One is the consumer who needs the feel of a good double gun, but feels the need of having more than two shots available. The Dickson and Boss three-barrel shotguns, which tried to answer this need a century ago, didn’t enjoy any noticeable popularity – one of the reasons was that three barrels set side-by-side present an unnaturally wide action with uncomfortable feel. The ‘drilling’ configuration is more gainly, combining an over-under feel of the foreend with the side-by-side view of the sighting plane. But almost all ‘drilling’ systems were designed to work via a barrel selector, few offered three consequent shots without selector manipulation and none worked through a single trigger – which, if you think of it, is the only practical solution for a three-barreled shotgun.

Richard Casleton of Joseph Manton London resolved this issue in the Tribute model. This little gem of a gun features independent locks – two sidelocks for the upper barrels, and a triggerplate lock for the under barrel. The locks are operated through a single trigger which is Casleton’s patented invention.

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For those who have an issue with sidelocks, the company will soon offer a triggerplate version of the Tribute, which will have some interesting design features like sideplates which open to give a view on the inside of the action. The visible action parts will be not only polished, but – where possible – engraved.

It looks and is designed to feel as smooth and compact as most side-by-side – in fact, the company claims that the most conspicuous sign of this gun being a three-barrel is the sound of the third shot. In 20 bore, it weighs and feels like a good 12-bore game side-by-side game gun. In Britain, where a semi-automatic shotgun can’t have more than tree loads in it, this gun makes a lot of sense.

Joseph Manton London are capable of putting to life the customer’s wildest ideas. This is another area where they follow the standard set by Joe Manton (other gunmakers of the era, such as Durs Egg, were known to throw the customer’s specifications away saying ‘I’m the gunmaker, I know better’). As a matter of fact, the only limit for Joseph Manton London is the customer’s fantasy and safety. This is what most Russian gun enthusiasts believe to be the defining feature of a bespoke gunmaker.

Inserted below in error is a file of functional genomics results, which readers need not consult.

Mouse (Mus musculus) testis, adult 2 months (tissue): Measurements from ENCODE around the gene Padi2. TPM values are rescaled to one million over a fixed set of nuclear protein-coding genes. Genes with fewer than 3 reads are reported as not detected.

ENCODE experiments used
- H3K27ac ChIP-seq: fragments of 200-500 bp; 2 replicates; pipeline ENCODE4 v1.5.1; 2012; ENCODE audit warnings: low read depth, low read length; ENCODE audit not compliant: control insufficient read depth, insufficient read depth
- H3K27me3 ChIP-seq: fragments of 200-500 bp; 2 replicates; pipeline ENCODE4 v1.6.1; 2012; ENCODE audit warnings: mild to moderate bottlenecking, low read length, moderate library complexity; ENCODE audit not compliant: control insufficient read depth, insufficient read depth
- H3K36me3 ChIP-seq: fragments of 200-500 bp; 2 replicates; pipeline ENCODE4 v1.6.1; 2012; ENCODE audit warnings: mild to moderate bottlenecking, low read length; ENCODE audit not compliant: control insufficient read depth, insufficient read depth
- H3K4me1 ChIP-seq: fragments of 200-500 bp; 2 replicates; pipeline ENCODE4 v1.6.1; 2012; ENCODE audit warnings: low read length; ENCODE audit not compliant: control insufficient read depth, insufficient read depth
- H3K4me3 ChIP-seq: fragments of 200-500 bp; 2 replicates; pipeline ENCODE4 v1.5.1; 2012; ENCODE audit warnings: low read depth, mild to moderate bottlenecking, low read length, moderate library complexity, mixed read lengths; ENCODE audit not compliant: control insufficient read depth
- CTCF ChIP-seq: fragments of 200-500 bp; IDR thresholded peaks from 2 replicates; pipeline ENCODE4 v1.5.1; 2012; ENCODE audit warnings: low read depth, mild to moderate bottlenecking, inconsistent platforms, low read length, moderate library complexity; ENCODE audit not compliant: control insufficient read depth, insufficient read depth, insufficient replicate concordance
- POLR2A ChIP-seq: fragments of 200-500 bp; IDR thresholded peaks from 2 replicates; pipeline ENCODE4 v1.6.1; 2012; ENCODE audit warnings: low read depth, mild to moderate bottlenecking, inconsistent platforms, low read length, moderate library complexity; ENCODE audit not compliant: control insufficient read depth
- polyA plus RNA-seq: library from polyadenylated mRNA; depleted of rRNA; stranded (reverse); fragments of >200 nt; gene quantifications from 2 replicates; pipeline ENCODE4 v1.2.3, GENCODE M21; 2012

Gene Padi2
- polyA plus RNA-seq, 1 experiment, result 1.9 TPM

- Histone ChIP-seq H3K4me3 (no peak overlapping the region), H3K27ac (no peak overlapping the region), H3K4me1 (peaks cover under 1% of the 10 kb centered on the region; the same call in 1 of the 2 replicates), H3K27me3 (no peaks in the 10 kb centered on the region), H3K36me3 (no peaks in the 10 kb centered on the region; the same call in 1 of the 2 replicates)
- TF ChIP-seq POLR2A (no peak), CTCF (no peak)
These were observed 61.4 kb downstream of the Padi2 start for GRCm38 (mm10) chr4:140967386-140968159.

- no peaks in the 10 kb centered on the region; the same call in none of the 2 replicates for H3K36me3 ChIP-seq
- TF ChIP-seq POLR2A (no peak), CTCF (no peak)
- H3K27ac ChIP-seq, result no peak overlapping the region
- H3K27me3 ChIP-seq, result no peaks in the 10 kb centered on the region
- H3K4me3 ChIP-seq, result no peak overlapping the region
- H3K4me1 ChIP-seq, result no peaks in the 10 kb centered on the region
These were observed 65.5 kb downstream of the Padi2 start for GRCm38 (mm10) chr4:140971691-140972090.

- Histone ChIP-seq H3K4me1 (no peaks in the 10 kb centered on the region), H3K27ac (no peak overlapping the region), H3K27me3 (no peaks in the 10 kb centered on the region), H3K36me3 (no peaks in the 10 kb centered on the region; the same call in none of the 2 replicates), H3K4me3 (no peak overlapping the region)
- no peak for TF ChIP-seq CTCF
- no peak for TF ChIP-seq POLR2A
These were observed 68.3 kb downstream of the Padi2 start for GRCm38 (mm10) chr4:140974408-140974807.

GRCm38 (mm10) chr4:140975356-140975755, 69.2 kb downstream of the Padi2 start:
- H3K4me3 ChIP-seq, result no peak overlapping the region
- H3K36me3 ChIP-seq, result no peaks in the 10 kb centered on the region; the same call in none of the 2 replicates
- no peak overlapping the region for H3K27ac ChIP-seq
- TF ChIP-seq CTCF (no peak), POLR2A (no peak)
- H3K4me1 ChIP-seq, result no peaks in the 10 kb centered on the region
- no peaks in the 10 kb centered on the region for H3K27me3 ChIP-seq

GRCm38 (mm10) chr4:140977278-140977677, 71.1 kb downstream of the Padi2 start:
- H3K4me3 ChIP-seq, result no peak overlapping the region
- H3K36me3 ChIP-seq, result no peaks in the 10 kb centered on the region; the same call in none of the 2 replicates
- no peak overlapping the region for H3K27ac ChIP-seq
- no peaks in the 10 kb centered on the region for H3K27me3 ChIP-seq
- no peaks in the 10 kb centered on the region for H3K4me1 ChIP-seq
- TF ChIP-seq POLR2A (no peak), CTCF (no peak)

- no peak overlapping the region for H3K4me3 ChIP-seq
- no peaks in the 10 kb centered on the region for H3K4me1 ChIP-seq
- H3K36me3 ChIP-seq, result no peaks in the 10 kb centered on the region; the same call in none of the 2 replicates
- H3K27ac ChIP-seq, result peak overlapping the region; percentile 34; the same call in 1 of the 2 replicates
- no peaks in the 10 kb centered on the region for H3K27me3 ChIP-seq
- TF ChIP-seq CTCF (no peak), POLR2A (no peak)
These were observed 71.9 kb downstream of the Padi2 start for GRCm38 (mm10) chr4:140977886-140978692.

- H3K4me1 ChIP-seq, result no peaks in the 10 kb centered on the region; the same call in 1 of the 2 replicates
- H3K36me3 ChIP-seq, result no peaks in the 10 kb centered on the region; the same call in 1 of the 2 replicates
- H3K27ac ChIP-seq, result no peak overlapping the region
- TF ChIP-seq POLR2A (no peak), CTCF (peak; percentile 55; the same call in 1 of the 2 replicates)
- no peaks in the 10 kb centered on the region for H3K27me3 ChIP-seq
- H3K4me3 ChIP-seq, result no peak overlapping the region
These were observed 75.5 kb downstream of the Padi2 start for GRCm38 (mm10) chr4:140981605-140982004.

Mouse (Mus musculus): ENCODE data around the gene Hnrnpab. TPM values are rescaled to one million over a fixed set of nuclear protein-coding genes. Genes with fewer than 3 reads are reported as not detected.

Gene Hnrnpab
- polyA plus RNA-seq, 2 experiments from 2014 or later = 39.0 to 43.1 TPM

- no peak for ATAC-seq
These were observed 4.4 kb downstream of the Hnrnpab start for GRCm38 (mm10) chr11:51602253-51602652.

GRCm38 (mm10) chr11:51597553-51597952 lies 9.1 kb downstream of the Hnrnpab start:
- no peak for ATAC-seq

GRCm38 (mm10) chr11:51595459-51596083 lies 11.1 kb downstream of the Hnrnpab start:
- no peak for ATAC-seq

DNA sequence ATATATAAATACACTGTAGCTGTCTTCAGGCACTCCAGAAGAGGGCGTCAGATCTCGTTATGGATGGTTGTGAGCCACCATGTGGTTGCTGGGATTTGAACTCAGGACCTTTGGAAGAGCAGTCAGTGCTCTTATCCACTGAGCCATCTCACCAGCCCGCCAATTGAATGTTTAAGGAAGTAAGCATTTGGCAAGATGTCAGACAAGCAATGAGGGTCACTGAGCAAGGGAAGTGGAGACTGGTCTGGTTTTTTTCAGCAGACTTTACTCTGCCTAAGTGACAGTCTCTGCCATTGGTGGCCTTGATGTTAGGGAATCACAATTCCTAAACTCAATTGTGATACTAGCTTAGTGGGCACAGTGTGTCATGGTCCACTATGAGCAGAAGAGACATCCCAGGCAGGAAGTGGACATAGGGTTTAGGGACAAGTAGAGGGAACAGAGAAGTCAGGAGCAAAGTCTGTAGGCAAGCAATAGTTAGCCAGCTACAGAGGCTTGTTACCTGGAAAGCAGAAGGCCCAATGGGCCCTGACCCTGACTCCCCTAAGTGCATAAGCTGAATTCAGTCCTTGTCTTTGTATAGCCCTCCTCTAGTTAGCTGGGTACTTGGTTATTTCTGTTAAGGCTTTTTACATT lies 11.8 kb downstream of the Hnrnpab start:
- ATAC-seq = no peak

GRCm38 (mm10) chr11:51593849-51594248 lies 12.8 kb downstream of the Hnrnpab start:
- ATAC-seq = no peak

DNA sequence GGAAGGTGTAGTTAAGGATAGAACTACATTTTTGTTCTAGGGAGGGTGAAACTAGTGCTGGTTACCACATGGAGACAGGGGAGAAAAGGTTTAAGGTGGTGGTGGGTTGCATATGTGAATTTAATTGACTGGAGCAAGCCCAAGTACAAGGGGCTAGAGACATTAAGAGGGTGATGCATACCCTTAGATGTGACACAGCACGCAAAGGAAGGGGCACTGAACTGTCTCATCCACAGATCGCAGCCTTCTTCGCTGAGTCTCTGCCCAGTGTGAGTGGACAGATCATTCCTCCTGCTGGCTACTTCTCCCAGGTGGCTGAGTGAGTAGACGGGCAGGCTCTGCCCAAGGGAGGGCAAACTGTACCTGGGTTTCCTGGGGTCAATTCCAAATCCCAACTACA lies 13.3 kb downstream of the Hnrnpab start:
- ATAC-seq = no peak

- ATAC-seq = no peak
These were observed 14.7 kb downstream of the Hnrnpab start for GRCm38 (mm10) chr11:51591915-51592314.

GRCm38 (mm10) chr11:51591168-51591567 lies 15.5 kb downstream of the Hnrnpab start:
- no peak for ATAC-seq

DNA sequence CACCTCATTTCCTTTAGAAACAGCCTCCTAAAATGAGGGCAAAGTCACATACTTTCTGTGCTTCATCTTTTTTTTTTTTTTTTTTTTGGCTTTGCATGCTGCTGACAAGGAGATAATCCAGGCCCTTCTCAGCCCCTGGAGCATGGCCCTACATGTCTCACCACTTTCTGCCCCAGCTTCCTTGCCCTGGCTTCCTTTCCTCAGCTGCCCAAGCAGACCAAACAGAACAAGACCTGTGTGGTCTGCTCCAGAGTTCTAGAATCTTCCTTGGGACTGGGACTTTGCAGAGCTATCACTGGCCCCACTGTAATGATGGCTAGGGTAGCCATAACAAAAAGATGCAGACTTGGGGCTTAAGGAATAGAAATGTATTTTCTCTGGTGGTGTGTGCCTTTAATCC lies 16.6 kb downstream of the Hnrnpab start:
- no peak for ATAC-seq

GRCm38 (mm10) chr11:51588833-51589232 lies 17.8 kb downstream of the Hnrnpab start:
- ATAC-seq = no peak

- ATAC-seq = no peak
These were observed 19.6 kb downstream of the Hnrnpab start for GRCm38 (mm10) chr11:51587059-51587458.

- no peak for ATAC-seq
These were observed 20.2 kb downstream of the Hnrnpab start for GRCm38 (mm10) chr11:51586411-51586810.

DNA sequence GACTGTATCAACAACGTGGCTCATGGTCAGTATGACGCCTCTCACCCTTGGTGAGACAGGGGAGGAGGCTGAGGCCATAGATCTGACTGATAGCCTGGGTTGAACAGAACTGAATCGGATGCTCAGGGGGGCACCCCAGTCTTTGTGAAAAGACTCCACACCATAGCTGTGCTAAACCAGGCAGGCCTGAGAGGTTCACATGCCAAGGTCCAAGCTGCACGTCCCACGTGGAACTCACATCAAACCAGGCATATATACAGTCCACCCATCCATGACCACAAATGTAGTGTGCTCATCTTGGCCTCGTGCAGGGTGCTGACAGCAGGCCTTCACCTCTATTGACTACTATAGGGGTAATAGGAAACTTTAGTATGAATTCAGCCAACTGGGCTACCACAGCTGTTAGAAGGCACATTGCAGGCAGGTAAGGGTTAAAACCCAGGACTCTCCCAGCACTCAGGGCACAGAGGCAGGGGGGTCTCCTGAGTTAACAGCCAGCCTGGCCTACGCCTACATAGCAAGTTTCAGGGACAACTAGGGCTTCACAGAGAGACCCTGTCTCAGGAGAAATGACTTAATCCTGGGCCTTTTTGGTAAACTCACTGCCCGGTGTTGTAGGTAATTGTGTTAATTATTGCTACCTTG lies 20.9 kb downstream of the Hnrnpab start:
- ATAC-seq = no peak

Almost every Russian hunter has a gestalt of a ‘perfect’ gun which mass makers don’t produce and a dream to have this gun made by a top gunmaker some day. But the reality of best gunmaking is that truly extravagant orders are almost non-existent. The collective experience of generations of gunmakers and shooters evolved the double gun to the point of near-absolute perfection. It’s hard to imagine a gun which could better answer the needs of traditional British driven game shooting as a sidelock ejector side-by side. A Boss-Woodward type over and under is equally unbeatable for any sort of clay birds.

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Joseph Manton London cover these utmost needs of a British sprotsperson with the Legend and the Legacy models. The Legend is built on the tried-and-true Holland&Holland’s Royal pattern,  with Southgate type ejectors, and is as fine a sidelock as any. The Legacy is a Boss-type sidelock over-and-under. The company promises that this gun, due to an innovative approach, will look sleeker and more beautiful than any other over-and-under designs.

It goes without saying that all Joseph Manton London models are made to order, and that the customer can specify any number of triggers, stock type and dimensions, barrel length and chokes, engraving patterns, etc. Nowadays 32″ barrels are in vogue, even though from the practical point of view most shooters perform best with the barrels 28 or 30 inches in length. Ian Spencer of Joseph Manton London, however, thinks this fashion will fade. Just as the 25″ and 26″ barreled guns, once so popular, are now not really desirable, so will 32″ and 34″ barreled guns be some time in future. But there is the need in many shooters to have something unique and fitted to him in more ways than just the stock dimensions.